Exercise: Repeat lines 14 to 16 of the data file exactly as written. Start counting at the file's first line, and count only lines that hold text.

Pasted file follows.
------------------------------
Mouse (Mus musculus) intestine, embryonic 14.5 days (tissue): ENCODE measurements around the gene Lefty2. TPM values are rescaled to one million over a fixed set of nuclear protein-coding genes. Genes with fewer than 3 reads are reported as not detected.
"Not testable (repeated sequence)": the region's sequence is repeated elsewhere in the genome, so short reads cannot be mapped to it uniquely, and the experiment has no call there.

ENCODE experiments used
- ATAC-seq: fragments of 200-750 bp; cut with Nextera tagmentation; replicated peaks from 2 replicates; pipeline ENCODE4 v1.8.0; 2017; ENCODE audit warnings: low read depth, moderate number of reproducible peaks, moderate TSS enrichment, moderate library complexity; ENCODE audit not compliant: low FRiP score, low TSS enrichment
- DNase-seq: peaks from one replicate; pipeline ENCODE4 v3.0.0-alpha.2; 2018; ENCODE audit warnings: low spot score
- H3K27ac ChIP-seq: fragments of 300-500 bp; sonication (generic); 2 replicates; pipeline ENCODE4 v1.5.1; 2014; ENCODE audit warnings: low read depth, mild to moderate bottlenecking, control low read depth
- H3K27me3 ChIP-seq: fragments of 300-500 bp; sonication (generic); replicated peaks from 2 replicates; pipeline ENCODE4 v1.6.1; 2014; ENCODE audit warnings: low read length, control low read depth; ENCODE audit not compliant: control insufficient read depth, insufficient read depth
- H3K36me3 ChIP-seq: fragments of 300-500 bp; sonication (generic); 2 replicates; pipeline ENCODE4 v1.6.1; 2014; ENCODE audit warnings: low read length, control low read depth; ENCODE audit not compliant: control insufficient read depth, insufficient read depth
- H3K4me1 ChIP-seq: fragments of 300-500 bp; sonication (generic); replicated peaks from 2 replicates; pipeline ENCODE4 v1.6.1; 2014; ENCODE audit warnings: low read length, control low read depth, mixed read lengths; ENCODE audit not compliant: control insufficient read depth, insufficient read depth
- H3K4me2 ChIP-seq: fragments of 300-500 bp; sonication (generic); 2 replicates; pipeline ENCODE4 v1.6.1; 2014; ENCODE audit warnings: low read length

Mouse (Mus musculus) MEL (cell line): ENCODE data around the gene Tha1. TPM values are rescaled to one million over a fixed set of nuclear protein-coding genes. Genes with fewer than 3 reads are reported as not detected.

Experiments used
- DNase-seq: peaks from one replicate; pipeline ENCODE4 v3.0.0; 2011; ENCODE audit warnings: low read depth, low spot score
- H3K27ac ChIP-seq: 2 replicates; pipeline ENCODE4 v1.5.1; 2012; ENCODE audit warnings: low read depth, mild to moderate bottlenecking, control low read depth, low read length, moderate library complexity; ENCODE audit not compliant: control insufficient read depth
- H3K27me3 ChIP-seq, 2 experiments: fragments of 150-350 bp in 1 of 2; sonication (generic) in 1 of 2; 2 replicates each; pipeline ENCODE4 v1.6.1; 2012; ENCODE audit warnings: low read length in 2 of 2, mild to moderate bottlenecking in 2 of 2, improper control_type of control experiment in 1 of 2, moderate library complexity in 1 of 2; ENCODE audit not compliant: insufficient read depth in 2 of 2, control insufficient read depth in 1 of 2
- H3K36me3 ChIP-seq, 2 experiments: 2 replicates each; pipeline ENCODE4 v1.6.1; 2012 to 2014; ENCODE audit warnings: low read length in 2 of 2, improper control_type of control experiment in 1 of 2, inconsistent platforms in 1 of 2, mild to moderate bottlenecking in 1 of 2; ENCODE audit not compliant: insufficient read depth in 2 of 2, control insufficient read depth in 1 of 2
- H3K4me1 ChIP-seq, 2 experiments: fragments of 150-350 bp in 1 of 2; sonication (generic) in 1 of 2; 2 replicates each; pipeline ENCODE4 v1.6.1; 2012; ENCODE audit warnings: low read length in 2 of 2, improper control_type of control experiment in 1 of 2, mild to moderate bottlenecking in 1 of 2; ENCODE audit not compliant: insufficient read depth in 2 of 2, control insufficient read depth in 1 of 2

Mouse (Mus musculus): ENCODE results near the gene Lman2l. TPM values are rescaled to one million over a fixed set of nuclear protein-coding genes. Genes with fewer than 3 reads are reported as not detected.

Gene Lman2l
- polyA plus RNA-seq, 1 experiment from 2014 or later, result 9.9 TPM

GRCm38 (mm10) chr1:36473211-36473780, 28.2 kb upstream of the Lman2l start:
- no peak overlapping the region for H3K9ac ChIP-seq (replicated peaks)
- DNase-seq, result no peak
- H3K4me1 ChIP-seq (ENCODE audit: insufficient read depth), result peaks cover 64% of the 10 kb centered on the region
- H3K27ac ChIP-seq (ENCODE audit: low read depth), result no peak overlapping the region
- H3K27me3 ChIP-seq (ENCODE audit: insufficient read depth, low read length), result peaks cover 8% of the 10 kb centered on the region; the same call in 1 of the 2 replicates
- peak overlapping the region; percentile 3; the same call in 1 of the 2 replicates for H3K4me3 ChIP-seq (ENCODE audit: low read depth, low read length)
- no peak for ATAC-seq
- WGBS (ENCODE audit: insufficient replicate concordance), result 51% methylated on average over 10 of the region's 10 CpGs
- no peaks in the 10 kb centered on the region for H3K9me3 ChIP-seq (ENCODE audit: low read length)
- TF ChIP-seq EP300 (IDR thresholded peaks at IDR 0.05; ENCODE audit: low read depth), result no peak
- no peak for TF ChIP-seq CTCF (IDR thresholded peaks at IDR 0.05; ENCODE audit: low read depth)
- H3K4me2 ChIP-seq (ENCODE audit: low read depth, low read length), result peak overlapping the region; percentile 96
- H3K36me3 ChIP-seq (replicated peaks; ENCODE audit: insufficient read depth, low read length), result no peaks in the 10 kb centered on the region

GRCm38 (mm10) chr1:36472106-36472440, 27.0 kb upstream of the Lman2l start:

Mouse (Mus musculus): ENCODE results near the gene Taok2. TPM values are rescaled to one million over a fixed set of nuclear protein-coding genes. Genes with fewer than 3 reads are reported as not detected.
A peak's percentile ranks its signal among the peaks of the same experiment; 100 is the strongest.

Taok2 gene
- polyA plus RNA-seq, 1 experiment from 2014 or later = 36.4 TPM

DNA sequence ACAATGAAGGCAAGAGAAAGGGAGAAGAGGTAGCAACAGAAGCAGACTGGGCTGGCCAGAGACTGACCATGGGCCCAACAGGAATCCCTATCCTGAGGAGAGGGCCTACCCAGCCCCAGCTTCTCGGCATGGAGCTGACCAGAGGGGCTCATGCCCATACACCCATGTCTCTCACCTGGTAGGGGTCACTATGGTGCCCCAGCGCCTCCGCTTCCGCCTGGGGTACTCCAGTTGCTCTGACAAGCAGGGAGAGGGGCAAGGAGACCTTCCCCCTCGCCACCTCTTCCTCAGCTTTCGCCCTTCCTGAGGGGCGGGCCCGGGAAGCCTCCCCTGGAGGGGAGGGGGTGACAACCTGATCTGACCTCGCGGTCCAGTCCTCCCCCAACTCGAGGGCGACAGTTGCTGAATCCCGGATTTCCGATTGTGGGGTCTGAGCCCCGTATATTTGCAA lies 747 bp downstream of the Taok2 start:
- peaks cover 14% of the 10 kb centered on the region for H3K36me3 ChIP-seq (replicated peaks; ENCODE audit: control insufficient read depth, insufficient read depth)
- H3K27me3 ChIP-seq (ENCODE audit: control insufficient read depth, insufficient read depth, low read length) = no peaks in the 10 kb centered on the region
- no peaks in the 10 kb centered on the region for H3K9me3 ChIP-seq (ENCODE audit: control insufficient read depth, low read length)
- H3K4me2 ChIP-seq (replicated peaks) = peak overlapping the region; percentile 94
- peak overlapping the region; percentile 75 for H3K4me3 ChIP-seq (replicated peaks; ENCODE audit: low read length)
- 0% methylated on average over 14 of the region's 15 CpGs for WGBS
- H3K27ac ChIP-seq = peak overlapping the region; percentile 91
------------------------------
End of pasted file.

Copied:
- H3K27ac ChIP-seq: 2 replicates; pipeline ENCODE4 v1.5.1; 2012; ENCODE audit warnings: low read depth, mild to moderate bottlenecking, control low read depth, low read length, moderate library complexity; ENCODE audit not compliant: control insufficient read depth
- H3K27me3 ChIP-seq, 2 experiments: fragments of 150-350 bp in 1 of 2; sonication (generic) in 1 of 2; 2 replicates each; pipeline ENCODE4 v1.6.1; 2012; ENCODE audit warnings: low read length in 2 of 2, mild to moderate bottlenecking in 2 of 2, improper control_type of control experiment in 1 of 2, moderate library complexity in 1 of 2; ENCODE audit not compliant: insufficient read depth in 2 of 2, control insufficient read depth in 1 of 2
- H3K36me3 ChIP-seq, 2 experiments: 2 replicates each; pipeline ENCODE4 v1.6.1; 2012 to 2014; ENCODE audit warnings: low read length in 2 of 2, improper control_type of control experiment in 1 of 2, inconsistent platforms in 1 of 2, mild to moderate bottlenecking in 1 of 2; ENCODE audit not compliant: insufficient read depth in 2 of 2, control insufficient read depth in 1 of 2